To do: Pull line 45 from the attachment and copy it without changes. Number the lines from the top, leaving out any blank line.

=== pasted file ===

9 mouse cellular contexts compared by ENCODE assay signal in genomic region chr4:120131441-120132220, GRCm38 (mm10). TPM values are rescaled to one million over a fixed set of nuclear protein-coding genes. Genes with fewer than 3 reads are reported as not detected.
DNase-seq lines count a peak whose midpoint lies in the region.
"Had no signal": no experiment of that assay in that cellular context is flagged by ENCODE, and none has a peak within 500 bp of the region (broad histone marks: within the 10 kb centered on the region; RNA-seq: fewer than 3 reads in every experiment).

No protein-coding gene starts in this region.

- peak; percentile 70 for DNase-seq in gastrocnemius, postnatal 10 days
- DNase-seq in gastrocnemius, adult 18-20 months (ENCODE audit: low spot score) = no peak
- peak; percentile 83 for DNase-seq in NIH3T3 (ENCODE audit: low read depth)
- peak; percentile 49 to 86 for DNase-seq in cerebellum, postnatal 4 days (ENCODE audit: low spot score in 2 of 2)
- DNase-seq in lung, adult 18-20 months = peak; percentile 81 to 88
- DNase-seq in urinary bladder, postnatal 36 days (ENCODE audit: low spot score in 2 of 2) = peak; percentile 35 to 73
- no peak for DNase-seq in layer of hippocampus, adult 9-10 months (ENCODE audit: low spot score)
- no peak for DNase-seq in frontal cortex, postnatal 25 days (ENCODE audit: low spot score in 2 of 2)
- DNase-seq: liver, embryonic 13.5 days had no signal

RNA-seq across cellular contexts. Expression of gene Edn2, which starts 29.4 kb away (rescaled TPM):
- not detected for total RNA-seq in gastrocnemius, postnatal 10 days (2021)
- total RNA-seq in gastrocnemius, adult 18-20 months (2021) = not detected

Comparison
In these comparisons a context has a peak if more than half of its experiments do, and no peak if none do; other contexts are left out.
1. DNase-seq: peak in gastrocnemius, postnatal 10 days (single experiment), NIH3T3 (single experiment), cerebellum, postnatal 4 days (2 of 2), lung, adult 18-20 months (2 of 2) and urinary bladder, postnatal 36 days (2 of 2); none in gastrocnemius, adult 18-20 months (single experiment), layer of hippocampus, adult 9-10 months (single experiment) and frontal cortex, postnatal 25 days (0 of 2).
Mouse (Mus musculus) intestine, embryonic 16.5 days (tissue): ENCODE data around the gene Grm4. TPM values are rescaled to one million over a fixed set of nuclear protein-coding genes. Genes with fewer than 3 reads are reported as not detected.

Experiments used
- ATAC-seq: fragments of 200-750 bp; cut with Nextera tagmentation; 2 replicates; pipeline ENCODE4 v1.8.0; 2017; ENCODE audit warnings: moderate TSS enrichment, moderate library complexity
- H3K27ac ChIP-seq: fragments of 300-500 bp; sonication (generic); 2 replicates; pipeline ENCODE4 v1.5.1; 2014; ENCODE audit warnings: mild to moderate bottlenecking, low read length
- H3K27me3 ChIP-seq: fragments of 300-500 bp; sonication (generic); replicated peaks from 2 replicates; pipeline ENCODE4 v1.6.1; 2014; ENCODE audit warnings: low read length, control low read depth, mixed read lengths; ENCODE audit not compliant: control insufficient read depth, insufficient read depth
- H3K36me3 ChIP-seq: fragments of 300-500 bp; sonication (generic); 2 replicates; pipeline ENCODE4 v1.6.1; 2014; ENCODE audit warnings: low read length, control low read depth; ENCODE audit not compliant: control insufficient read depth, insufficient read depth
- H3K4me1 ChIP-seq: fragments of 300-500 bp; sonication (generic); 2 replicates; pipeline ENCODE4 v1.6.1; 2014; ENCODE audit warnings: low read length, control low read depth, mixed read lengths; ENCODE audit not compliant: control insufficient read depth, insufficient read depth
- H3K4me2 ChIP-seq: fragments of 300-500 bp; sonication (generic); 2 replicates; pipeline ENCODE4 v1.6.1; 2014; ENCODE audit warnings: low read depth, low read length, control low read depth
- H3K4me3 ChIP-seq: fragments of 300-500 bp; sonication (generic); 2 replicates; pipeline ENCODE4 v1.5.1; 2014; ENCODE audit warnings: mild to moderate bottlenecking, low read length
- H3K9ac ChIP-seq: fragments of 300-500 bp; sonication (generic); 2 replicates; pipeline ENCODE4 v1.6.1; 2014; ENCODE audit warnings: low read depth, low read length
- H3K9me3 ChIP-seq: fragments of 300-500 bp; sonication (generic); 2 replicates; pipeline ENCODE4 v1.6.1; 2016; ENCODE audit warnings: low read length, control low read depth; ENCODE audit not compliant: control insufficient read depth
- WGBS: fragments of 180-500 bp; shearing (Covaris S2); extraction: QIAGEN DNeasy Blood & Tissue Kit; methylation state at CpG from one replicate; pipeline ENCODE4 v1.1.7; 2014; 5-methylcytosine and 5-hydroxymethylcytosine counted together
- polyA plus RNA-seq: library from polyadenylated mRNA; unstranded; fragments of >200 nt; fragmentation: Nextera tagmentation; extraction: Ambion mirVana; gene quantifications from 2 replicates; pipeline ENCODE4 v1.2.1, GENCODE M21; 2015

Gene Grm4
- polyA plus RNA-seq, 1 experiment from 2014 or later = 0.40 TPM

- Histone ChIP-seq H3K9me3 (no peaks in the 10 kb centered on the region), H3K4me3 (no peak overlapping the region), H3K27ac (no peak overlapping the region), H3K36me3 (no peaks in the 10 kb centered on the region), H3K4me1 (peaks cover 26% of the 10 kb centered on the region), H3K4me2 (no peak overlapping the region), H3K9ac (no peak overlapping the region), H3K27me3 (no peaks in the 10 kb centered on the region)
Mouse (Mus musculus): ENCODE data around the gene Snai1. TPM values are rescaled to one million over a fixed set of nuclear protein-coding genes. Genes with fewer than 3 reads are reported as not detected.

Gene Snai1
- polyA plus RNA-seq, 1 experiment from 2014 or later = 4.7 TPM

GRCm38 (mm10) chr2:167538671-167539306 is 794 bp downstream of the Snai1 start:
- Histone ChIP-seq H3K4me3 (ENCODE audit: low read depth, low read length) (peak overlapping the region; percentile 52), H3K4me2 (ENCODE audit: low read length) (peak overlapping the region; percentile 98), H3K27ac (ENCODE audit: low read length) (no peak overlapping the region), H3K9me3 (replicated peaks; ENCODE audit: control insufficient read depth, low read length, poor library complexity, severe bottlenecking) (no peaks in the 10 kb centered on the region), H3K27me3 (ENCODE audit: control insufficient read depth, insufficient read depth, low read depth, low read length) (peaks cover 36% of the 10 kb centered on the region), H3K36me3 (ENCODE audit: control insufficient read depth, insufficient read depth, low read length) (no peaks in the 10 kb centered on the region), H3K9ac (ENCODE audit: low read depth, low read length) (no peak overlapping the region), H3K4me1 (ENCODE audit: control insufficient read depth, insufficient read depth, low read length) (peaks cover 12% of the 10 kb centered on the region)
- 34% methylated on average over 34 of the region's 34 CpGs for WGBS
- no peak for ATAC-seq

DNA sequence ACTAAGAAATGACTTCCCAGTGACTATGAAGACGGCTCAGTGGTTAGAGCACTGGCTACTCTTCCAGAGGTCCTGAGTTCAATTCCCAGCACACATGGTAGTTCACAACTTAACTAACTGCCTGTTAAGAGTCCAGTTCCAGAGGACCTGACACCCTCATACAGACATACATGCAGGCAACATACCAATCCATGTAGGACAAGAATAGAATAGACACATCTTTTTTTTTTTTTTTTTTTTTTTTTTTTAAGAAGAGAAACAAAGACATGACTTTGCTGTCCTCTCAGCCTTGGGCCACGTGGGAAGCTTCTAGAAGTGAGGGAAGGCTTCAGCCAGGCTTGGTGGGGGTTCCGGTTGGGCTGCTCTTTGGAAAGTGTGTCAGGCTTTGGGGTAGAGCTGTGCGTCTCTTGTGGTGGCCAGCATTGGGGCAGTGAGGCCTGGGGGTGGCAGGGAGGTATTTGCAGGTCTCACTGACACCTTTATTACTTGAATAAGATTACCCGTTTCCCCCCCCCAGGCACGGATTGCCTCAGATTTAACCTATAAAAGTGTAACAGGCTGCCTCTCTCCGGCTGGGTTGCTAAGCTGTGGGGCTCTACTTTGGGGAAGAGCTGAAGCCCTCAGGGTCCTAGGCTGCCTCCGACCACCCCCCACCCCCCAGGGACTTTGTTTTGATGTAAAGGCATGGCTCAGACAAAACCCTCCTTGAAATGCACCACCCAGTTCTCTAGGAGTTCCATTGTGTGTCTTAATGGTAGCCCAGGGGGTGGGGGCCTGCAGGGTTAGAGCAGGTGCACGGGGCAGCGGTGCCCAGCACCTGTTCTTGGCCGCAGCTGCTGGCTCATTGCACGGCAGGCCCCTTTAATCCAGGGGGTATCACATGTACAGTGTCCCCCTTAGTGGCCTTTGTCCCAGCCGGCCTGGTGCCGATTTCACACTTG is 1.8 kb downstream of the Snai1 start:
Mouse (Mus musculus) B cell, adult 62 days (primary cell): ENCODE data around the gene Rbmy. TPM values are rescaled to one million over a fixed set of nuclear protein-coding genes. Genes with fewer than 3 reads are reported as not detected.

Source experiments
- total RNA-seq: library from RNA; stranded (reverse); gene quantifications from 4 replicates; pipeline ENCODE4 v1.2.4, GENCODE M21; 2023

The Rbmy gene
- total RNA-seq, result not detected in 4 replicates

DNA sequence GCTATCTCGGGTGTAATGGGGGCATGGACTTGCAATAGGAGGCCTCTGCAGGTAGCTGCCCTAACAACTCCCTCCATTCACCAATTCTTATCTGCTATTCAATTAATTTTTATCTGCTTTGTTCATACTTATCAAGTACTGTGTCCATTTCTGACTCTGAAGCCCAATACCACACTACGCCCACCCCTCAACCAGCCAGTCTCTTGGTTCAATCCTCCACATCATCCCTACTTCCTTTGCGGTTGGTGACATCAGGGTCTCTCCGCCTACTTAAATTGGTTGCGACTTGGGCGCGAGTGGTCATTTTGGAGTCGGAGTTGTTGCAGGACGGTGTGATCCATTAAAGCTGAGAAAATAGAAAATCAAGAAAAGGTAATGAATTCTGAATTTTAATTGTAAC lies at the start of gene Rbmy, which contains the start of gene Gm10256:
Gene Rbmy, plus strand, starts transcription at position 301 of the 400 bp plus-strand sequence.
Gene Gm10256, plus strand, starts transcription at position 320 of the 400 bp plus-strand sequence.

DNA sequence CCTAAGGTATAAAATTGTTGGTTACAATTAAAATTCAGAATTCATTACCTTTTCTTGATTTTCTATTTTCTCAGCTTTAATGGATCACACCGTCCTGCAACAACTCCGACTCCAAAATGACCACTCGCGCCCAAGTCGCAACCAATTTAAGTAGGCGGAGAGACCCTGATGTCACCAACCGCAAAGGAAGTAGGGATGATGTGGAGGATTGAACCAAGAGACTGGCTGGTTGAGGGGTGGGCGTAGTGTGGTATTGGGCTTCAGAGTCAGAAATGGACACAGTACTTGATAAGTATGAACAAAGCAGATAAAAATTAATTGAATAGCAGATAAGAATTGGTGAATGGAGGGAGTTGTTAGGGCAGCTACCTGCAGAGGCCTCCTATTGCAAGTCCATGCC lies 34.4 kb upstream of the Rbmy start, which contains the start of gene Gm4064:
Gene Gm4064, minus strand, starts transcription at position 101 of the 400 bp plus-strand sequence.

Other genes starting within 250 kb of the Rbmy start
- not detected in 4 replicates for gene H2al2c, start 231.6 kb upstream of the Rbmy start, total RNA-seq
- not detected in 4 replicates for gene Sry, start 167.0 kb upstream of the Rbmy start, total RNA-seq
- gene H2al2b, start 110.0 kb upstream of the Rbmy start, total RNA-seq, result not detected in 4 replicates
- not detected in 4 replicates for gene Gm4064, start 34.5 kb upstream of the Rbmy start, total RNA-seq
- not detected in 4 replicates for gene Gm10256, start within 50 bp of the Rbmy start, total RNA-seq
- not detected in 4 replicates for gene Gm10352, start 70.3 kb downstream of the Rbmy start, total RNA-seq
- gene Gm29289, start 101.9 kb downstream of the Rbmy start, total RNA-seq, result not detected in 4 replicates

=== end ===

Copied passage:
Source experiments